- A large 50-person multispecialty group held a semiannual retreat on a Saturday to review the group’s operating progress and to assess financial targets, staffing issues, and any patient issues that had arisen. Monthly financial targets and the like were always reviewed by the executive committee, but this allowed the entire partnership to be informed of the status of the group. At this meeting, the administrator presented the patient satisfaction scores, which were generally quite good. However, she did want to call attention to some disconcerting tends. “We have a staff team that is assigned to monitor social media pages,” she said. “Lately, some of our patients have posted rather disparaging remarks concerning impersonal care during their visits, now that we have transitioned to the EHR. They feel some of our doctors are only looking at the computer. We have seen these remarks on Foursquare and on some blog posts. This isn’t good. One of the staff found come really negative comments on Yelp.” “Ridiculous,” said Dr. Johnson, one of the more senior member of the group. “I have not had a single patient complain to me. And I will admit that I do hate to look at that darn thing; it is a pain in the neck.” Two other physicians agreed with Dr. Johnson, saying no one complained to them. An assistant administrator who was responsible for the operations at the front desk, scheduling, and billing said he had reports from staff that some patients did complain to the billing department about visits with the clinical staff on discharge, but the number was small. During the lunch break, this issue was still a topic of conversation. What is this group experiencing? Is the physician correct?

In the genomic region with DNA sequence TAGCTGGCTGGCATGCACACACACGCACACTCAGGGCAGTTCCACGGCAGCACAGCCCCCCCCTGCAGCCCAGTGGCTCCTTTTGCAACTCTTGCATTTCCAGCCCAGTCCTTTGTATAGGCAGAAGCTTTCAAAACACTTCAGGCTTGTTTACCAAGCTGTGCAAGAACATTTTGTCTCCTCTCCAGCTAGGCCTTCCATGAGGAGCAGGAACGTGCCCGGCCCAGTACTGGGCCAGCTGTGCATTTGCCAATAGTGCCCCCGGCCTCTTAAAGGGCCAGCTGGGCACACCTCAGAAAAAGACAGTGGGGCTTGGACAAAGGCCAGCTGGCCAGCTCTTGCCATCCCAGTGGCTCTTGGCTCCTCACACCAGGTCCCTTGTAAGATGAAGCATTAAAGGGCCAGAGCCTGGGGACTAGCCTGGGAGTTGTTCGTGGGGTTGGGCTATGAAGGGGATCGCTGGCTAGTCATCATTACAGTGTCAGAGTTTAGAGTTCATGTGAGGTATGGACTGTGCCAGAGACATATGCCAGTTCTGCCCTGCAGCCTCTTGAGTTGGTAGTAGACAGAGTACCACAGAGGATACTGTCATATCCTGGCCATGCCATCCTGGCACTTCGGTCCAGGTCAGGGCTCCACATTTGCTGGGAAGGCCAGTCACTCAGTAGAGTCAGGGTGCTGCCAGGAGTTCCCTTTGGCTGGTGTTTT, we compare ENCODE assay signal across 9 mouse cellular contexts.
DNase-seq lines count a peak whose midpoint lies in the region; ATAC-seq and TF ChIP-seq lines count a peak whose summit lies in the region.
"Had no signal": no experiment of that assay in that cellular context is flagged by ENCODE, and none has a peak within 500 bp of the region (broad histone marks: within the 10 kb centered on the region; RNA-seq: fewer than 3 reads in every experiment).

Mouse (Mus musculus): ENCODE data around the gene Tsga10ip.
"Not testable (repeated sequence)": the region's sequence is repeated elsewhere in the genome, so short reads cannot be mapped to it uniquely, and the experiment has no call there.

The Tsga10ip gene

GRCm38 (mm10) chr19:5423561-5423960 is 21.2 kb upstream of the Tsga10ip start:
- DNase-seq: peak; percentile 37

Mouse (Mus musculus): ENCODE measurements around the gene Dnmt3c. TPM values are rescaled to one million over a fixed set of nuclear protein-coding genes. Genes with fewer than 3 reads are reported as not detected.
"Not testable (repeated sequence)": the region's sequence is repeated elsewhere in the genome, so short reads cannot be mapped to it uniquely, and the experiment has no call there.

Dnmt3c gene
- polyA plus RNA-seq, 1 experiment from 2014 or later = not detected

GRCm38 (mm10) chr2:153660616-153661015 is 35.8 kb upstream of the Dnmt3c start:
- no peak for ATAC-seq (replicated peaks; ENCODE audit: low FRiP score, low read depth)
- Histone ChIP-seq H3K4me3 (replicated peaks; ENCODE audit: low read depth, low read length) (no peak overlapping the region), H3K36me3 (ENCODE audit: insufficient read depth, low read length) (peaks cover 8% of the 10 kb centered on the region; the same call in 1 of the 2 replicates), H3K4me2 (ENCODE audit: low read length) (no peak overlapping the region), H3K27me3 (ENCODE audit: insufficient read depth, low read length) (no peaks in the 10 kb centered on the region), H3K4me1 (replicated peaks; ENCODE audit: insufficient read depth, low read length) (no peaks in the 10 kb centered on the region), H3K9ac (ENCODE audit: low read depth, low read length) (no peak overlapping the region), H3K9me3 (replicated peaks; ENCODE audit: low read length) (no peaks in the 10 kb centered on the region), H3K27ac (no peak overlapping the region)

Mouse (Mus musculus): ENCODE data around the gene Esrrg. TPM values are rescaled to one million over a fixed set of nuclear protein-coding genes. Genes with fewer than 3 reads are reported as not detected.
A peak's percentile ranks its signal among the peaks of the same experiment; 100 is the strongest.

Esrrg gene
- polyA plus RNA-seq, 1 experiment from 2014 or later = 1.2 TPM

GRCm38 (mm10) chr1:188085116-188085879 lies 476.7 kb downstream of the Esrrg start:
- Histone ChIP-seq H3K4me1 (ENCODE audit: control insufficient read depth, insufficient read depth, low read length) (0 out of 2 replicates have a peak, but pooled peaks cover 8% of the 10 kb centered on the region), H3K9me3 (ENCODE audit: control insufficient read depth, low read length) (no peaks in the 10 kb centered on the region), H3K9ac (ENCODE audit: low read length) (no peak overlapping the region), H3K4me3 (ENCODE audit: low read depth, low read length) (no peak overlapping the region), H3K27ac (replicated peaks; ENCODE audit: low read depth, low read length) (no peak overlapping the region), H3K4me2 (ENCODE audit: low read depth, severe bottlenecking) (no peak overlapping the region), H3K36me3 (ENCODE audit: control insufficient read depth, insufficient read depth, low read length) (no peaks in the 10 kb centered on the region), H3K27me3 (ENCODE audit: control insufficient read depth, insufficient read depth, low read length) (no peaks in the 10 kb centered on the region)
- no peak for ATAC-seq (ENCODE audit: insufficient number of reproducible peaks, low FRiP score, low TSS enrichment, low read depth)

- The Radnor Pediatric Care group has grown dramatically in recent years. Located in a midsized city in the Southeast that had seen an influx of younger families, the practice had recruited pediatricians and physician extenders to meet the increasing demand of patients, The group was also quite aggressive in ensuring that the diversity of practitioners was a key part of its recruiting efforts and a hallmark of which senior group members were proud. Now entering the 10th year of the practice, the group had five locations throughout the metro area, but there were some early concerns in terms of the financials. At a quarterly meeting of the executive committee, the practice administrator reported for the first time that practice growth and revenues were both flat. This was a first in the group’s history. The timing of this message was somewhat fortuitous in that the group had already planned a fall meeting of all its clinicians at a local hotel. The group is trying to determine the best path forward. You are the marketing director for Radnor Pediatric and have been asked to provide a sense of possible direction and rationale. In assembling your notes, you provide an overview of the practice:
- Five clinic locations: two sites have weekend hours.
- Website: This is updated on a quarterly basis.
- After-hour support: This is provided by hospital urgent-care locations downtown.
- Walk-in appointments: These are available at central Radnor Pediatric locations five days a week before regular appointment visits from 7 a.m. to 8a;30 a.m. when all offices open.
- Prescription refill requests: These can be left after hours o the answering machine at the main clinic site.
- Appointment requests: These are made at each office when the practice site opens. The hours for two office locations are from 9 a.m. to 4 p.m.; the main clinic site is open 8 a.m. to 5:30 p.m. (except the walk-in time), and the far west site is 8:30 a.m. to 5 p.m.
In today’s environment, how could Radnor Pediatric restore the growth possibilities for the group practice?